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Although the stakes couldn’t be higher and the promotion of healthy behavior is paramount, the emphasis on BMI and weight is likely to yield little benefit. The Association for Size Diversity and Health (ASDAH) developed Health at Every Size (HAES) to take the focus off of weight change and place it more squarely on health, thus supporting people of all sizes to take care of themselves and improve health outcomes.
This article breaks with traditional biopsychosocial approaches and, instead, celebrates the growing movement of fat acceptance. Here, the word “fat” is used in lieu of obesity or “larger size” because I am supporting the efforts to strip it of the loaded social connotations. The suggestions here not only reflect the risks for rheumatology patients but also the very real iatrogenic effects associated with traditional weight loss interventions.
In rheumatology, body fat is a cause and consequence of disease processes. Physical inactivity and involuntary reductions of muscle mass, combined with increased body fat, defines rheumatoid cachexia, which characterizes somewhere between 10% and 67% of rheumatoid arthritis (RA) patients. In fact, rheumatoid cachexia is reported to foil traditional body mass index (BMI) measurement and researchers have actually suggested lower BMI cutoffs (specifically, that they be reduced by 2 kg/m2 or to 23 kg/m2 for overweight and 28 kg/m2 for obesity). Using these and the traditional BMI cutoffs, 18%-31% of rheumatoid arthritis (RA) patients meet the criteria for “obesity” and more than 60% of those patients exhibited “overweight.”
Fatness is associated with the overproduction of pro-inflammatory molecules, which is particularly dangerous for patients with immune-mediated and chronic inflammatory diseases. Fatness has also been linked with a range of other chronic diseases, including type 2 diabetes, hypertension, cancers, gallbladder disease, coronary artery disease, and stroke. Patients with RA, in particular, have an increased risk for coronary heart disease events. Although the stakes couldn’t be higher and the promotion of healthy behavior is paramount, the emphasis on BMI and weight is likely to yield little benefit.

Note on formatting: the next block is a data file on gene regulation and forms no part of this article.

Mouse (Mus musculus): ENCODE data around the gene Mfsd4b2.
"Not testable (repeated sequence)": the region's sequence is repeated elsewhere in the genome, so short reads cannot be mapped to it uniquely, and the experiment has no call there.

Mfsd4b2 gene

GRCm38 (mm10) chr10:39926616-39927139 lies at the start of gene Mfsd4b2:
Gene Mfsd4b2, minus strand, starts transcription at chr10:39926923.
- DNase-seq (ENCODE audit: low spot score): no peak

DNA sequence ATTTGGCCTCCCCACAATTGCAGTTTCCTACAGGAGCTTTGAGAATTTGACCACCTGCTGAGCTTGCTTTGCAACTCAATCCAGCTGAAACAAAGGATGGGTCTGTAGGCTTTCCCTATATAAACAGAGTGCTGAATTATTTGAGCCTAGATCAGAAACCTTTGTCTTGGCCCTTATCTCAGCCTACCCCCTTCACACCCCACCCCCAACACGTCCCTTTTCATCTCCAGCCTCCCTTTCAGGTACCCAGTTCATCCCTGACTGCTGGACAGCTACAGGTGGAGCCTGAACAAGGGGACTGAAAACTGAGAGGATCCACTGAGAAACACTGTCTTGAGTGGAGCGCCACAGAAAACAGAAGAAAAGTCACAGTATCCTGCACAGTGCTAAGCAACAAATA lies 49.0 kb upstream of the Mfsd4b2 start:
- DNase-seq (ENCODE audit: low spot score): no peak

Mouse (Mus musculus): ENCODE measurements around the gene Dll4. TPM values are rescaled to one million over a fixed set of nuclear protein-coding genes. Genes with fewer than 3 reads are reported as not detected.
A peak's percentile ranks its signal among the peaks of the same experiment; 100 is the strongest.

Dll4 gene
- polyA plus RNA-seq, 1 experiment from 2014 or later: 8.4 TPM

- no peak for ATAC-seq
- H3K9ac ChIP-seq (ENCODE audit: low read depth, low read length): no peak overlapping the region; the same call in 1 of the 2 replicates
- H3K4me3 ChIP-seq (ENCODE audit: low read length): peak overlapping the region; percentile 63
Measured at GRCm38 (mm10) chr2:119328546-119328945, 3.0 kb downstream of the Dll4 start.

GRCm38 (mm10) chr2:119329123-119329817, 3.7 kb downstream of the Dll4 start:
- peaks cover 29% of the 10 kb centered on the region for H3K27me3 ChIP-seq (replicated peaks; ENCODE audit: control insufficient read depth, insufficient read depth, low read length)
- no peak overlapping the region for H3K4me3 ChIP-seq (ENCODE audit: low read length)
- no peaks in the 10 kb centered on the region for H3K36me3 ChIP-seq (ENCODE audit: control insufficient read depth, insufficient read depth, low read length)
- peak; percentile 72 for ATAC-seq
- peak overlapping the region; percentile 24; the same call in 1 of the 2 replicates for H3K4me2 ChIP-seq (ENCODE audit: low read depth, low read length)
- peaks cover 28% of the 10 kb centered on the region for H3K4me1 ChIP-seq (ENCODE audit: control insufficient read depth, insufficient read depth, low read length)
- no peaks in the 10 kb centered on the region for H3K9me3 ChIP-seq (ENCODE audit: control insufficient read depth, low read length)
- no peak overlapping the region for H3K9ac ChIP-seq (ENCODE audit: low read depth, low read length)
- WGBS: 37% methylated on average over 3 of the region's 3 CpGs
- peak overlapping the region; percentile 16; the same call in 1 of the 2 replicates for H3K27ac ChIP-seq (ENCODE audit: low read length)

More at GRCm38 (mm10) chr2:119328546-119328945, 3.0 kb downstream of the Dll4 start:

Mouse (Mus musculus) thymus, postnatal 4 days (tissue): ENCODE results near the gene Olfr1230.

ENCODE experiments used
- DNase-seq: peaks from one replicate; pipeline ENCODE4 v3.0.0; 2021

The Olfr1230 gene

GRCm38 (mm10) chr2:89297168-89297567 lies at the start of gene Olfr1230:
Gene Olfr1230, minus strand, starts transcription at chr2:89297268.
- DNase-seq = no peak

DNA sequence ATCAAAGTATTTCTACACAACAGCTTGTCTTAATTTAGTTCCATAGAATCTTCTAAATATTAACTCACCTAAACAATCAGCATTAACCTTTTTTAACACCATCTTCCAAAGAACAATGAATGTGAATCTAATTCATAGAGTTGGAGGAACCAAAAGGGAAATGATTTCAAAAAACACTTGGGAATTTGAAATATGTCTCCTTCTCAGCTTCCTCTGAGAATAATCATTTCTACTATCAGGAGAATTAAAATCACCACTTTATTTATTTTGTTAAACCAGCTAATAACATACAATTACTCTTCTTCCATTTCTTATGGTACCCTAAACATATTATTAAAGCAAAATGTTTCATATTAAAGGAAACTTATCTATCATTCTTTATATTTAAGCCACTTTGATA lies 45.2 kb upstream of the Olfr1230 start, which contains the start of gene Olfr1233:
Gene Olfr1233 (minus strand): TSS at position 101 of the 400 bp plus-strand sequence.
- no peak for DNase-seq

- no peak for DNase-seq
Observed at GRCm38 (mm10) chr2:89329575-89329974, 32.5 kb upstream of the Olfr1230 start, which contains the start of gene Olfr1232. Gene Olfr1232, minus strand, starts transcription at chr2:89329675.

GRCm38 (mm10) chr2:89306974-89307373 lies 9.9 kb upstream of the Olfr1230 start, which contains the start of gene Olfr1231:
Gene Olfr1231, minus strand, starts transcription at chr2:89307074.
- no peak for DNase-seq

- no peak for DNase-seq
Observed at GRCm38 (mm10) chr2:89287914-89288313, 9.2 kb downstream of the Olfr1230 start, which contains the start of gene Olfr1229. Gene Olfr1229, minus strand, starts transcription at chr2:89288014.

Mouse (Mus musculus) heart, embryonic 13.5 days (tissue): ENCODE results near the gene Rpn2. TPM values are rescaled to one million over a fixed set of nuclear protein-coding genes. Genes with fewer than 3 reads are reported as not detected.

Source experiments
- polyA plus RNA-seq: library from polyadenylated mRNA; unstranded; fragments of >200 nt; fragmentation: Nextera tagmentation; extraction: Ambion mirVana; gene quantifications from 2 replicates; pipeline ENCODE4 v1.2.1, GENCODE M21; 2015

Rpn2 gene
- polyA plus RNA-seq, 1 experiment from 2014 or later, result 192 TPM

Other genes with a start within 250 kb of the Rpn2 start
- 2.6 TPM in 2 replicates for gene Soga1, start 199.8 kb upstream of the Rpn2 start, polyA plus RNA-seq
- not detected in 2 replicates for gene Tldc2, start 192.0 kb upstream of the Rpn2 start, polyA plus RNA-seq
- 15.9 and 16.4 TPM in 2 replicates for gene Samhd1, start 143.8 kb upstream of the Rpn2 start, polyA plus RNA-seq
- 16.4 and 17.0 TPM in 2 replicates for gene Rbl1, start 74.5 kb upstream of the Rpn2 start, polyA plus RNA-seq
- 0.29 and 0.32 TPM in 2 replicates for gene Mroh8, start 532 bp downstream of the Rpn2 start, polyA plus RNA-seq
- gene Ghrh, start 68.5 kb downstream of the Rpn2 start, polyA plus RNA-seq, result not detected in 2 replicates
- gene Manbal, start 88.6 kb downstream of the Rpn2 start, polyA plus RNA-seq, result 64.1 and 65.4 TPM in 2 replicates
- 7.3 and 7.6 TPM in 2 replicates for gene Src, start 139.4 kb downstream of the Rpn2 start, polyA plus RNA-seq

The roster of traditional intervention efforts for fatness have focused on pharmacological, surgical, or behavioral strategies, but the long-term sustainability of those efforts is disappointing. Research suggests that patients advised to lose weight regain 30% to 40% of their lost weight within 1 year and all of the lost weight within 2 to 5 years. A significant percentage of patients advised to lose weight actually show weight gain after their gradual return to baseline weight. In fact, the largest and longest-randomized dietary intervention clinical trial of more than 20,000 women, the Women's Health Initiative, reported the same. In the intervention arm of this initiative, participants maintained a low-fat and low-calorie diet and were advised to significantly increase their physical activity (representative of the best-case scenario of weight loss interventions). After almost eight years on this restrictive diet, there was no measurable change in weight and the average waist circumference actually increased. More recent research suggests that two-thirds of dieters regain more weight than was lost on their diets and experienced other negative health effects due to dieting. For example, restrictive diets are related to reduced bone mass and increased cortisol production—both of which are related to increased risk for the very diseases that diets endeavor to prevent.